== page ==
I wish that people understood that it’s never OK to comment on a mother’s age — young or old. Because the judgmental connotation is always there, no matter how innocent the intent.
I've always looked fairly young for my age, which didn't bode well for me when I decided to become a young mother. At 22, I often got mistaken for a highschooler, and adding a baby to the mix didn’t help my frustration over constantly being told how young I looked.
“Are you even old enough to have kids?”
No, I am definitely still prepubescent. This kid just decided to start following me around and calling me “mom.” It’s freaking me out, TBH.
“Are you sure you can buy this alcohol, young lady?”
I have three kids whining and crawling on me, dude. Even if I were underage, you should look the other way and give me the wine because I obviously need it.
Seriously, what am I even supposed to say to these comments? Deadpan with a "yes"? Awkward laughter? (This is my normal response). A disappointed head shake while muttering "I thought you were better than this" to a stranger?
As I went through postpartum depression, those comments made me wonder if maybe I was too young to have a kid. What if everything that was going wrong in my brain was my fault, because I made an impulsive, teenage-like decision to have a child before I was ready?
Even just this last week, while taking my 4-year-old daughter out for her birthday, I was met with the familiar remark: "You're her mom? You look like a teenager." I smiled politely, laughed awkwardly, then told the woman my daughter wasn't even my oldest child.
While I know these comments are made as compliments, it makes me wonder why people think it's acceptable to ever comment on a mother's age. Imagine if I had turned the tables on that woman who was also with her 4-year-old.
"You're her mom? I thought you were her grandmother."
Of course, everyone sees the problem with that, because harmful ageism skews in that direction. But as a new mom, with insecurities about my age, those comments about looking "too young" to have a kid were every bit as damaging.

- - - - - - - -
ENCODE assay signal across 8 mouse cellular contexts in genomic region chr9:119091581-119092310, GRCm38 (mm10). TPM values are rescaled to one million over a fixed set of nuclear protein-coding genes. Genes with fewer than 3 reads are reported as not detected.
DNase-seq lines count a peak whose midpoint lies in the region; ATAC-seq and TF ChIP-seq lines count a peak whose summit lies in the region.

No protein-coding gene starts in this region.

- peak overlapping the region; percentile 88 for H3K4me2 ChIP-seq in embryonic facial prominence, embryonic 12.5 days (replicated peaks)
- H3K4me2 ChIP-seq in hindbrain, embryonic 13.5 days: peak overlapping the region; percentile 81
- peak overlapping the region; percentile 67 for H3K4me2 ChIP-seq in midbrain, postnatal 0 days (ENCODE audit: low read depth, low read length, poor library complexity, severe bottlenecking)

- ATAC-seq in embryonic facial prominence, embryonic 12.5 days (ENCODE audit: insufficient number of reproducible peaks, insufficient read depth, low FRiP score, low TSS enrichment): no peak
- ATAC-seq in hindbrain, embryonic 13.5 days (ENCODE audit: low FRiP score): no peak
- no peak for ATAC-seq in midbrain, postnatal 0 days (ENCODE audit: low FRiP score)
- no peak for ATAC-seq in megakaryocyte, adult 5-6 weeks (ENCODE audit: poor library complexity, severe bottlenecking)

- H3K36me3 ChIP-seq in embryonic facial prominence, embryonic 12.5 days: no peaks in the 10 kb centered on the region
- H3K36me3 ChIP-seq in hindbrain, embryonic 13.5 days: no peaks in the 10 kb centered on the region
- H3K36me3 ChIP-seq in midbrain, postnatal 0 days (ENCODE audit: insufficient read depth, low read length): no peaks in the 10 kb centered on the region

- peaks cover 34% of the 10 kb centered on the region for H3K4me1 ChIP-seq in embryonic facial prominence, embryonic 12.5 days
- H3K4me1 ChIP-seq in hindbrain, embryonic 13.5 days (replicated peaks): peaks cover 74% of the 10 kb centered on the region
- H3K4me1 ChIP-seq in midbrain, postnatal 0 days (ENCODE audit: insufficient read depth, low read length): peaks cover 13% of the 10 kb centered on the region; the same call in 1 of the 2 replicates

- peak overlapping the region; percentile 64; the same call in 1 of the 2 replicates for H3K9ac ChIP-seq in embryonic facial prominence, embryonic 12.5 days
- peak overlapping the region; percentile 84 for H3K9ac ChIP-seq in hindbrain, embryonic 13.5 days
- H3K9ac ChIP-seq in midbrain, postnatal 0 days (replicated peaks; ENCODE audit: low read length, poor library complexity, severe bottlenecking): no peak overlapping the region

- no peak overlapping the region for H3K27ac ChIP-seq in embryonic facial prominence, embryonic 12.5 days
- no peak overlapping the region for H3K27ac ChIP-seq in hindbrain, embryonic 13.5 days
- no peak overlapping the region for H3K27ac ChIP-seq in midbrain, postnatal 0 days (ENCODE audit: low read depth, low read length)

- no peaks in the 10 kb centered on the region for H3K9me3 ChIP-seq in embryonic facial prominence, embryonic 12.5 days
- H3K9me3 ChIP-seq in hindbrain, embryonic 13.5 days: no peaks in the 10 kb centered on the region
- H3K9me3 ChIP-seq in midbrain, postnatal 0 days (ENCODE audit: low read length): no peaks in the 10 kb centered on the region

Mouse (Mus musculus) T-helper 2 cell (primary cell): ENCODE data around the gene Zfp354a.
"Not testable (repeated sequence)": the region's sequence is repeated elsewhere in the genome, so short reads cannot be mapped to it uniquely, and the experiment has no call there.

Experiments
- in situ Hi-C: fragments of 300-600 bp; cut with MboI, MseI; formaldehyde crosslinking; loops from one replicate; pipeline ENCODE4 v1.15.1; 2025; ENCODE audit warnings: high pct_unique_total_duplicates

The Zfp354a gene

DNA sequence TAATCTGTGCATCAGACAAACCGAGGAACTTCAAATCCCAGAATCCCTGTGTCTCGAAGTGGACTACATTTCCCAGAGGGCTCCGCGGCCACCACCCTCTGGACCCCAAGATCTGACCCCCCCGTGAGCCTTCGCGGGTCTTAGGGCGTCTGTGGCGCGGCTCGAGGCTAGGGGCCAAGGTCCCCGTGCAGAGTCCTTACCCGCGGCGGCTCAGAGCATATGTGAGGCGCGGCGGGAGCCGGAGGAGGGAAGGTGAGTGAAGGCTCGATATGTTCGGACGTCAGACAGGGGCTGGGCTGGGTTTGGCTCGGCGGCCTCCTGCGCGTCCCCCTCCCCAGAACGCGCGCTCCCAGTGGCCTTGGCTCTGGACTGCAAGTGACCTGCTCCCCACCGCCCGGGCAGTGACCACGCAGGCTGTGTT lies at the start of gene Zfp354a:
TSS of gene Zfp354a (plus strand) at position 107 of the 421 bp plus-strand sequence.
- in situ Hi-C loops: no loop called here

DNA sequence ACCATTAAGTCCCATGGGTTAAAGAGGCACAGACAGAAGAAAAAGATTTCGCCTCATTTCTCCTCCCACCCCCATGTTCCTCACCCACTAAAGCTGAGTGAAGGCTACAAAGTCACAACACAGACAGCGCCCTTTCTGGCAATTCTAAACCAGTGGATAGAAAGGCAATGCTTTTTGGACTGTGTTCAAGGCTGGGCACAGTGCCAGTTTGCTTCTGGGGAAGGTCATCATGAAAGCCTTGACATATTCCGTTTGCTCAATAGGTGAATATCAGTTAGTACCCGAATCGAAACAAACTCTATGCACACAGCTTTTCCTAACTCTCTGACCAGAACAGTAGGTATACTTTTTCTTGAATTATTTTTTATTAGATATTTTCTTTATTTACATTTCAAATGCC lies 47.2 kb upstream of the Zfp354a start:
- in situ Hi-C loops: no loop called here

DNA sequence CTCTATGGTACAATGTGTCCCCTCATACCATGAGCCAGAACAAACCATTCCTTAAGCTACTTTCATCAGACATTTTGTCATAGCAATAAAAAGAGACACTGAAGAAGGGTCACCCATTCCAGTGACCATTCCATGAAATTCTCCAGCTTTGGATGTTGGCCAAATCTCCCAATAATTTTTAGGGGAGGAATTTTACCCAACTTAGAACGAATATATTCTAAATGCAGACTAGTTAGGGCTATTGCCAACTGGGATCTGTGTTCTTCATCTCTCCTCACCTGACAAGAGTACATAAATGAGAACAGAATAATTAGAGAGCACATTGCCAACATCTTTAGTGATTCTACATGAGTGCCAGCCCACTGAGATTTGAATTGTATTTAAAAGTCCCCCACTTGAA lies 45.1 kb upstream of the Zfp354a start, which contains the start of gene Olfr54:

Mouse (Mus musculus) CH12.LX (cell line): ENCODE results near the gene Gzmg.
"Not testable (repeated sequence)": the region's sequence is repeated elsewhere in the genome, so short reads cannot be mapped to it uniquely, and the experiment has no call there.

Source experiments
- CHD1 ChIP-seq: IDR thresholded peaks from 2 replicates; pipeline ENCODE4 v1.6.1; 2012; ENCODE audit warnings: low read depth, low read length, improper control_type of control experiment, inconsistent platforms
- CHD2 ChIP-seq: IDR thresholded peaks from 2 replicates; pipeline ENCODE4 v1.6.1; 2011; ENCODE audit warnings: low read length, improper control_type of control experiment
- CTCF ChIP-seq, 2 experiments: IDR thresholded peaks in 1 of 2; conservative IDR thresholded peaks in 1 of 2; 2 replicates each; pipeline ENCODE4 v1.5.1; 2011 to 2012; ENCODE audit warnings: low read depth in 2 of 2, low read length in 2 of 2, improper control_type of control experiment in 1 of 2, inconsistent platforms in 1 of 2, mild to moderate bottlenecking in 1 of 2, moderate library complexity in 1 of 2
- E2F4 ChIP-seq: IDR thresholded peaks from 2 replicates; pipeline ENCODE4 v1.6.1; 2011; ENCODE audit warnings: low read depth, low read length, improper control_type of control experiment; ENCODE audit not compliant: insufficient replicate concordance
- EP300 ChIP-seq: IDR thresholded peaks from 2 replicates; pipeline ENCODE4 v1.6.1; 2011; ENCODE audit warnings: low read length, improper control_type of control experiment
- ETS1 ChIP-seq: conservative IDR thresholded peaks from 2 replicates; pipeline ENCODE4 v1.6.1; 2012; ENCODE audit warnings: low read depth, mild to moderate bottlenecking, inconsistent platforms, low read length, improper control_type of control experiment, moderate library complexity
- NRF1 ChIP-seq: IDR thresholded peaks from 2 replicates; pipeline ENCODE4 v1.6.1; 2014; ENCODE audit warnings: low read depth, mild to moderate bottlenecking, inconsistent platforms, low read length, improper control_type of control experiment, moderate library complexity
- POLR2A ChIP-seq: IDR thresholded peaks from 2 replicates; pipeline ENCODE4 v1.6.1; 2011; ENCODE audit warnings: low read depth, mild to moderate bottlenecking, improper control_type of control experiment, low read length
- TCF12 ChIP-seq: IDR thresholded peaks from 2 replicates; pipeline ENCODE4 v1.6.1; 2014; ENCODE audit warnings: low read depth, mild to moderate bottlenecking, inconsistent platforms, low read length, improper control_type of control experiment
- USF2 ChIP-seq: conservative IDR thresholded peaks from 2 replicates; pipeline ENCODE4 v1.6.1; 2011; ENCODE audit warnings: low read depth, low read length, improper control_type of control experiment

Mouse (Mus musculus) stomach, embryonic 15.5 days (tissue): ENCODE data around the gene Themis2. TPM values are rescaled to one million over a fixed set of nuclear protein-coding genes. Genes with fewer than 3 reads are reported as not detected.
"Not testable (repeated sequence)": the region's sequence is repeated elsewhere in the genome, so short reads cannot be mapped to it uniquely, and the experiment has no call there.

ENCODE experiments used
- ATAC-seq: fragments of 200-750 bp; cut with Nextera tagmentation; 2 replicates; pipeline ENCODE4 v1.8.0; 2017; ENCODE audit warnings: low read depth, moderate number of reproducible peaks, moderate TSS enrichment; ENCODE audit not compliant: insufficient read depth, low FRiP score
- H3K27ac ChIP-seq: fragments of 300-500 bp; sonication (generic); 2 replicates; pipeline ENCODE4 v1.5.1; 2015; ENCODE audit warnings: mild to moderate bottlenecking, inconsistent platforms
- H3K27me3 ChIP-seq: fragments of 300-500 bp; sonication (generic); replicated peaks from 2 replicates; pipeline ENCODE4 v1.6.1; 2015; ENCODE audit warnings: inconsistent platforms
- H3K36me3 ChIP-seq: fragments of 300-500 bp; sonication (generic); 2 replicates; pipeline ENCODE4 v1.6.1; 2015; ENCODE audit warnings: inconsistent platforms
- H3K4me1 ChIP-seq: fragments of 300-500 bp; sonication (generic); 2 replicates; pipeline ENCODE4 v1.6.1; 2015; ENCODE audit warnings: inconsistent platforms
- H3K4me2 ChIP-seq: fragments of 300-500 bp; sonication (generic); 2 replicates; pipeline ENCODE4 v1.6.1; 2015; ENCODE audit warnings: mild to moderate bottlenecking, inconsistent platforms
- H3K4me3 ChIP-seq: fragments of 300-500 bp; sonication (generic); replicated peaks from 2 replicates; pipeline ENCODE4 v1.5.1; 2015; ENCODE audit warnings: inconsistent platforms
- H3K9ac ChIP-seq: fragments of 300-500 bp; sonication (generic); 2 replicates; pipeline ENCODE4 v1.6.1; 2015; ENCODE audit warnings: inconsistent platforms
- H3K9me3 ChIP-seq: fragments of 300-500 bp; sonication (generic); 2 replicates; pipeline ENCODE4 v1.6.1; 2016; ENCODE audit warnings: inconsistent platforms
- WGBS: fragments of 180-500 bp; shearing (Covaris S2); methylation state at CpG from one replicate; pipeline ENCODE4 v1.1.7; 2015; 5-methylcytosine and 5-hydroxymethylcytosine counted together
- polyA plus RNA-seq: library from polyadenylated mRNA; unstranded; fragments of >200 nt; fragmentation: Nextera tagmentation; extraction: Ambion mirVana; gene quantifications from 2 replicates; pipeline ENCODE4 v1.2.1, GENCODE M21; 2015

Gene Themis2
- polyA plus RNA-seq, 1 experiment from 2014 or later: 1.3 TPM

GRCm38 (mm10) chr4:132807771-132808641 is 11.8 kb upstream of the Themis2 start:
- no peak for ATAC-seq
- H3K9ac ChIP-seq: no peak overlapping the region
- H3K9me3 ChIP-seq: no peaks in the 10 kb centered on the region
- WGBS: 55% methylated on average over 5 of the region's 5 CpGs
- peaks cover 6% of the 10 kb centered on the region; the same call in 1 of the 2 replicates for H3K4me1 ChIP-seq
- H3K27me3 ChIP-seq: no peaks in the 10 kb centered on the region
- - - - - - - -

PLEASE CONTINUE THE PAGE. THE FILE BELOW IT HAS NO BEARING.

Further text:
As I went through postpartum depression, those comments made me wonder if maybe I was too young to have a kid. What if everything that was going wrong in my brain was my fault, because I made an impulsive, teenage-like decision to have a child before I was ready? What if I wasn’t really old enough to be a good mother?
Those comments also made me hellbent on proving myself as a young mom. I felt like I needed to go above and beyond to show all the naysayers that I was every bit as responsible as a mother in her 30s or 40s. That I had what it took to give my children a good mom.
I exhausted myself trying to be Pinterest perfect — to craft with them and read with them and cook them wholesome, from-scratch meals and get them on good sleep schedules and provide them with every conceivable opportunity. Of course, I would have wanted the best for them no matter what. But the insecurities about my age pushed me over the edge, making me work myself to the bone trying to be what I thought society would deem as a “good mom.”
Now, the comments are not quite as harmful as they were when I first became a mother. I’m six-and-a-half years into motherhood, and rounding the corner towards 30. I’m starting to get crows feet and other wrinkles that make it harder for others to play the “teenage” card on me. But mostly, I’ve realized that other people’s opinions of me do not define me or determine what sort of mother I am.
Still, I wish that people understood that it’s never OK to comment on a mother’s age — young or old. Because the judgmental connotation is always there, no matter how innocent the intent.
Motherhood is hard enough as is, so maybe instead of saying that you couldn’t imagine having a baby so young, or wouldn’t have the energy if you had a baby that old, just tell mothers that they’re doing a good job. That’s one compliment I’ll take any day.